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Some fun in C and Python (standard algorithms and data structures)


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Some fun in C and Python (standard algorithms and data structures)

In an attempt to just practice implementing algorithms and data structure with which I am familiar, but likely haven't implemented in a sufficiently long time, I've created this repository to hold them as examples.

Planned algorithms and data structures

  • sorting
    • optimized merge sort (just use insertion towards the bottom)
    • heap sort (?maybe)
  • graphs
    • breadth first search
    • representation
    • minimum spanning trees (yay, greedy)
  • trees
    • B-tree in progress
    • red-black tree
    • AVL tree (maybe)
    • splay tree (maybe)
  • lists
    • skip lists
  • dynamic programming
    • edit distance
    • longest common sequence


  • sorting
    • merge sort
    • insertion sort
    • counting sort
    • quicksort
  • trees
    • binary search tree
    • trie
  • graphs
    • depth first search (done with bst)
  • lists
    • linked lists
    • sorted linked list
  • tables
    • hashtable
  • dynamic programming
    • fibonacci
    • knapsack (0-1)


sorting algorithm Best Case Average Case Worst Case Notes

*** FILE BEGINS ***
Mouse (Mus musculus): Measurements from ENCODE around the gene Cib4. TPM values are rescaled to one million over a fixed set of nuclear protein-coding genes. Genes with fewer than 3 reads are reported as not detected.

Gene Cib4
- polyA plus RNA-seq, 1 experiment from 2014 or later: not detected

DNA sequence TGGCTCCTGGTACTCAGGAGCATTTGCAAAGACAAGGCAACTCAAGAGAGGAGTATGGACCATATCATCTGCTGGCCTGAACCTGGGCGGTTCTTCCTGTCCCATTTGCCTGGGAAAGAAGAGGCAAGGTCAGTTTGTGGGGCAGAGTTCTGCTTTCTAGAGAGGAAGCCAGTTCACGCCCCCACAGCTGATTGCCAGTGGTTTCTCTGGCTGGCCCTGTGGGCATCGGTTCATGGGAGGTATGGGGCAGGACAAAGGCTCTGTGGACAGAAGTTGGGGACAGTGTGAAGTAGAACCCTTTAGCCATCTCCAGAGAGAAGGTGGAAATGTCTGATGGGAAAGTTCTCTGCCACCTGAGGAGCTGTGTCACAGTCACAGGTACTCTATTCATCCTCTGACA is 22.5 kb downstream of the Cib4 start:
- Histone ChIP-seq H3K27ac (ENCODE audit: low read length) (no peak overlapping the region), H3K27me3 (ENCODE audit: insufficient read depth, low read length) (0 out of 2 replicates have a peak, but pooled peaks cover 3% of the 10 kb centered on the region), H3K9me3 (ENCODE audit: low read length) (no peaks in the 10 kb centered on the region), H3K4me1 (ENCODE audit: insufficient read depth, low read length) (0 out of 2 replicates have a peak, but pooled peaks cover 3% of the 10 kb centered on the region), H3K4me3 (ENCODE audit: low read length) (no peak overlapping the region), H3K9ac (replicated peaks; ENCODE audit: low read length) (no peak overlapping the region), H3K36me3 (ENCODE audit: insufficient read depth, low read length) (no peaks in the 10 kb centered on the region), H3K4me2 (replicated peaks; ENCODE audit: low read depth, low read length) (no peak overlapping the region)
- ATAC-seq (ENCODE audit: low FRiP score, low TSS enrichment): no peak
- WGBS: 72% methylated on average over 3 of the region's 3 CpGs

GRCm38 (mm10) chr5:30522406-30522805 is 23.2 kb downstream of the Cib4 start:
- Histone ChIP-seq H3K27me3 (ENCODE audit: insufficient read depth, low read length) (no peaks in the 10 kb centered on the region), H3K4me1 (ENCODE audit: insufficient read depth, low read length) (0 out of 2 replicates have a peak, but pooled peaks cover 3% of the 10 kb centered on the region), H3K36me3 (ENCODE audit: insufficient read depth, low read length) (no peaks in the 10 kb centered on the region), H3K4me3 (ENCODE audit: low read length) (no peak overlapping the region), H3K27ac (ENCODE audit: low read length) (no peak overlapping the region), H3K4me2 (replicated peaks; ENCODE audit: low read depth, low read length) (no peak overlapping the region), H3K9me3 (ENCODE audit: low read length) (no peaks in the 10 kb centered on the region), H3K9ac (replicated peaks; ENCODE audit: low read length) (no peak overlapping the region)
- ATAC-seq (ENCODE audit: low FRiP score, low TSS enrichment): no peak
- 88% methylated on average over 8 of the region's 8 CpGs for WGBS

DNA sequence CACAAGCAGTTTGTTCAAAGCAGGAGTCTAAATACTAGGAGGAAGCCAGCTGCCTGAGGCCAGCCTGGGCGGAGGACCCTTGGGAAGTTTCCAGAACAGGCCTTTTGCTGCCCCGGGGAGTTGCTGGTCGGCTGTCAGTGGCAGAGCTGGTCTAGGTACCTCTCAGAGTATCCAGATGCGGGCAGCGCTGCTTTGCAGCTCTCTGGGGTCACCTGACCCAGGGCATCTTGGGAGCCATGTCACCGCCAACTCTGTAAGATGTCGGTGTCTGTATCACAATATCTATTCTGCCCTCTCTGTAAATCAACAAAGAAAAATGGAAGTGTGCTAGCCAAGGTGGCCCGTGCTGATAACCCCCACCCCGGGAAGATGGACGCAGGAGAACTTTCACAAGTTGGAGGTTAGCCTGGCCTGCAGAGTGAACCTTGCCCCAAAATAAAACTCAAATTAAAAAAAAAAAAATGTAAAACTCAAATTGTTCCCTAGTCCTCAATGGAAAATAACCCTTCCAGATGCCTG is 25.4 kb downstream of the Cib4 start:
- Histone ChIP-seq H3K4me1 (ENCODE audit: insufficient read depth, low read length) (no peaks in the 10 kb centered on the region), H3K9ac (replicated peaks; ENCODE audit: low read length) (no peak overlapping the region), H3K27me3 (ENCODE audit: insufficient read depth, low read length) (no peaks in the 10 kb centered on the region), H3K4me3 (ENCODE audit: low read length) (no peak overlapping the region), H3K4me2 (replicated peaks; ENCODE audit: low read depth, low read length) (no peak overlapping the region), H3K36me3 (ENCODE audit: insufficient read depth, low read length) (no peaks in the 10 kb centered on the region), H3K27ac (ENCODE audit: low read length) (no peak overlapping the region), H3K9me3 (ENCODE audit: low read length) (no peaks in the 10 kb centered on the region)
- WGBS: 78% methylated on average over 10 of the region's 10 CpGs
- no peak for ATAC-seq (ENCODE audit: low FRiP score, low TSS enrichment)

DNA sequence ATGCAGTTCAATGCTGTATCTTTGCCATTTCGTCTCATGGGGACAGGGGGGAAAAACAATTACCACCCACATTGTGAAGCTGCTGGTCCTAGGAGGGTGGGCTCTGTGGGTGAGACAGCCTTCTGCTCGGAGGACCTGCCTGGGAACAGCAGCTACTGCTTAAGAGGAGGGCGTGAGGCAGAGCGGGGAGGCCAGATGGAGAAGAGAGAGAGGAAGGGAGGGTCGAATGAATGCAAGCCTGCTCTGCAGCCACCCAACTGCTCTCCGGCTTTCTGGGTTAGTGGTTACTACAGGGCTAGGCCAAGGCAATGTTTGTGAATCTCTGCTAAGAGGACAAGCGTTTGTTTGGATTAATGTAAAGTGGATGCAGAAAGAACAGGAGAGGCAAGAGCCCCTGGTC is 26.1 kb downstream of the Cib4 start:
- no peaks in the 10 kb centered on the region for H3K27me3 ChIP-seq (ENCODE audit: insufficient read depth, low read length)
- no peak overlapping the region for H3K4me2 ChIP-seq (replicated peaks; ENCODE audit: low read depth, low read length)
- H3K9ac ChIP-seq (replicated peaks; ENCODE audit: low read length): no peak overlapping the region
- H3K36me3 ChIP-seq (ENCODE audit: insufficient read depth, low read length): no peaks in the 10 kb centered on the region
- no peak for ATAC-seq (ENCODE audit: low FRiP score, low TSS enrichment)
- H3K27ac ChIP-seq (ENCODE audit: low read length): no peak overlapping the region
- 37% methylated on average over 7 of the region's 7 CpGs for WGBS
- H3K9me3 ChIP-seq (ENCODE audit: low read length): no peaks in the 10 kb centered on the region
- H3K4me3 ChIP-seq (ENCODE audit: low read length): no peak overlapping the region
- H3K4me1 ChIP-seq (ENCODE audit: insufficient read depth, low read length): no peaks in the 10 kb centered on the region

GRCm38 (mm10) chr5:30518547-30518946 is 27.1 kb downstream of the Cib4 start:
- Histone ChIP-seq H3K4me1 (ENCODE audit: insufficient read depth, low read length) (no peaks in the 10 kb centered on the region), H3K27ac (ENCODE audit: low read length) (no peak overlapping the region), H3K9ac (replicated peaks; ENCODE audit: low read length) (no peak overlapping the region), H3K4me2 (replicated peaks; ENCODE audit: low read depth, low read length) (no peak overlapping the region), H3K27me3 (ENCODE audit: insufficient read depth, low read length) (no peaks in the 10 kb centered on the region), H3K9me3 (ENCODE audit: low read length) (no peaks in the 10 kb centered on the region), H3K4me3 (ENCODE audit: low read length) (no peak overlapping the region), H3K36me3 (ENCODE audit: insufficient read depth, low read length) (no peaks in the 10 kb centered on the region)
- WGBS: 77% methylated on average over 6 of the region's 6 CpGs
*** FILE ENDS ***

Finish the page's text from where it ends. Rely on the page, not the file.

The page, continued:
mergesort O(nlgn) O(nlgn) O(nlgn) It builds the new array separately using O(n) space
insertion sort O(n) O(n**2) O(n**2) If the list is sorted or mostly this is fast.
counting sort O(n+k) O(n+k) O(n+k) k is highest value possible, because it builds the counting table
quicksort O(nlgn) O(nlgn) O(n**2) You can force O(nlgn) worst case by randomizing the input. Traditionally isn't great on sorted input, however, by different partition schemes you can get it to O(n) if presorted.
data structure to build insert search delete Notes
bst O(nlgn) O(lgn) O(lgn) O(lgn) This tree can break down to O(n) search performance if the input is sorted, and O(n**2) to build it in initially
b-tree O(nlogn) O(logn) O(logn) O(logn) The base of the logarithm is the maximum children per block.
trie O(nm) O(m) O(m) O(m) m is the item length in pieces.
linked list O(n) O(1) O(n) O(1) Building the list requires simply appending or prepending items, inserting is therefore constant, however, deleting assumes you've already found it, so it's constant time.
sorted linked list O(n**2) O(n) O(n) O(1) Every node you insert might need to go to the end, there are ways to optimize against sorted input such as using a doubly-linked list and keeping track of the median value.
hashtable O(n+m) O(1) O(1) O(1) m is the size of the table. These really are amortized values because occasionally we'll need to grow or shrink the table. Also if we're using a data structure to handle collisions, there can be some extra work there but it can be kept minimal by a good hashing function.


  • need to review network flow
  • need to review hardware requirements


Some fun in C and Python (standard algorithms and data structures)







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